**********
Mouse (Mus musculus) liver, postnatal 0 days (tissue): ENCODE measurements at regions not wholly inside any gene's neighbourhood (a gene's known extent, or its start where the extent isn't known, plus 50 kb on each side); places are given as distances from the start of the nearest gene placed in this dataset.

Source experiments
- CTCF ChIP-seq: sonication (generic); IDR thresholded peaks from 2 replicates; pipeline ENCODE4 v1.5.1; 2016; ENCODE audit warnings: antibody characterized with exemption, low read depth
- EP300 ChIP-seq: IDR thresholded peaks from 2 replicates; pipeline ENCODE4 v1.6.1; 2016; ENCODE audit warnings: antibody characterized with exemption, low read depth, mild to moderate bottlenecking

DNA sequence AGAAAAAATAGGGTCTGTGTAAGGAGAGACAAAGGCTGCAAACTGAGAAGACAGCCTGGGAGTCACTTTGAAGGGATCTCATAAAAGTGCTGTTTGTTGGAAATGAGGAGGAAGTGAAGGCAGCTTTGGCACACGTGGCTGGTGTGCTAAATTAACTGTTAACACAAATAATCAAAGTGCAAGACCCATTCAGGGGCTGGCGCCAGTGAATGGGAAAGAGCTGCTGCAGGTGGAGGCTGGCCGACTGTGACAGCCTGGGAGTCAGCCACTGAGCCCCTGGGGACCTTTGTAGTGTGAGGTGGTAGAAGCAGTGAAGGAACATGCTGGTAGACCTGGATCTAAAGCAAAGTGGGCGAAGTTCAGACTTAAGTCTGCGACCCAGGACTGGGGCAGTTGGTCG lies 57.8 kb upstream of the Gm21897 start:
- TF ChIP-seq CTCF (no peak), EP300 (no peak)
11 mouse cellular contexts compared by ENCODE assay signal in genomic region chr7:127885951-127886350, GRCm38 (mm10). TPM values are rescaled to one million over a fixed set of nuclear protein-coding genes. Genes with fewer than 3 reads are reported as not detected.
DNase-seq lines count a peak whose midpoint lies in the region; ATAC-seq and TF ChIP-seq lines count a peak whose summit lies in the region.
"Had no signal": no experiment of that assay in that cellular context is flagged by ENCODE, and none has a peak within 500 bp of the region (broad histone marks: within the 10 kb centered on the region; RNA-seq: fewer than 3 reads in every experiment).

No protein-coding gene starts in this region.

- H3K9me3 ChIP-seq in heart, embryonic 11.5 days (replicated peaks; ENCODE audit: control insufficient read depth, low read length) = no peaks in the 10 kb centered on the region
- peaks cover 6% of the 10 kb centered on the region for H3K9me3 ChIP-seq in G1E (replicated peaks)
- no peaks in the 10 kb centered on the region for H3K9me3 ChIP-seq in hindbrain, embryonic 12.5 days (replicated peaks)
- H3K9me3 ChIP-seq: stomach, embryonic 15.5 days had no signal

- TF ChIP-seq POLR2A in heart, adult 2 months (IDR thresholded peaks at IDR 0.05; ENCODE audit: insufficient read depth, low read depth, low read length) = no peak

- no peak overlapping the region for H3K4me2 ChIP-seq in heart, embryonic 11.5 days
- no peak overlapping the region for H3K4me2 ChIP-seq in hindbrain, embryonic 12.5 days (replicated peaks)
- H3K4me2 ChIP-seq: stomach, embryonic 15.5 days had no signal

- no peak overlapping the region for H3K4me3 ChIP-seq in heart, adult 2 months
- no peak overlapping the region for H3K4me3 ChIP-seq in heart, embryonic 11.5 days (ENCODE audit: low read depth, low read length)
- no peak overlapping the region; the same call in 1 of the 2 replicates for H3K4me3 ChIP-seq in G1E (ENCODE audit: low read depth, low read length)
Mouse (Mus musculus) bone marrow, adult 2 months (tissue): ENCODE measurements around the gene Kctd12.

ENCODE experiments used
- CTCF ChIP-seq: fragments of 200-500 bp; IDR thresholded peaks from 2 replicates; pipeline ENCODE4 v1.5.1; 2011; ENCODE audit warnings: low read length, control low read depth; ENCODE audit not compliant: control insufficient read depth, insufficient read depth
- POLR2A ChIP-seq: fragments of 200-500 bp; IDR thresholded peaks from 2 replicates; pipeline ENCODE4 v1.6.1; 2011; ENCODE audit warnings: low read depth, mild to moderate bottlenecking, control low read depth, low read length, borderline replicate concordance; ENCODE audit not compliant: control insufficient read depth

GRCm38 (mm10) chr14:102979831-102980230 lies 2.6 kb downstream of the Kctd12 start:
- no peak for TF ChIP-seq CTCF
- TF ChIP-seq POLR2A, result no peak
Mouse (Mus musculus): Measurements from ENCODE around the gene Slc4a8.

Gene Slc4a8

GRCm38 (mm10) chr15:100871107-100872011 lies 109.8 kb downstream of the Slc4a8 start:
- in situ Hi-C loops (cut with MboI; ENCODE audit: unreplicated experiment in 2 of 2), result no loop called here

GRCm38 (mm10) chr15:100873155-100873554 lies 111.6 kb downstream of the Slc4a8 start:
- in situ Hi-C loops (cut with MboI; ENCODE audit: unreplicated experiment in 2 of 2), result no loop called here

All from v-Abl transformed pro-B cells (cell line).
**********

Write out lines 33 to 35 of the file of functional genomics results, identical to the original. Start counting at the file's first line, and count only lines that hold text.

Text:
GRCm38 (mm10) chr15:100873155-100873554 lies 111.6 kb downstream of the Slc4a8 start:
- in situ Hi-C loops (cut with MboI; ENCODE audit: unreplicated experiment in 2 of 2), result no loop called here

All from v-Abl transformed pro-B cells (cell line).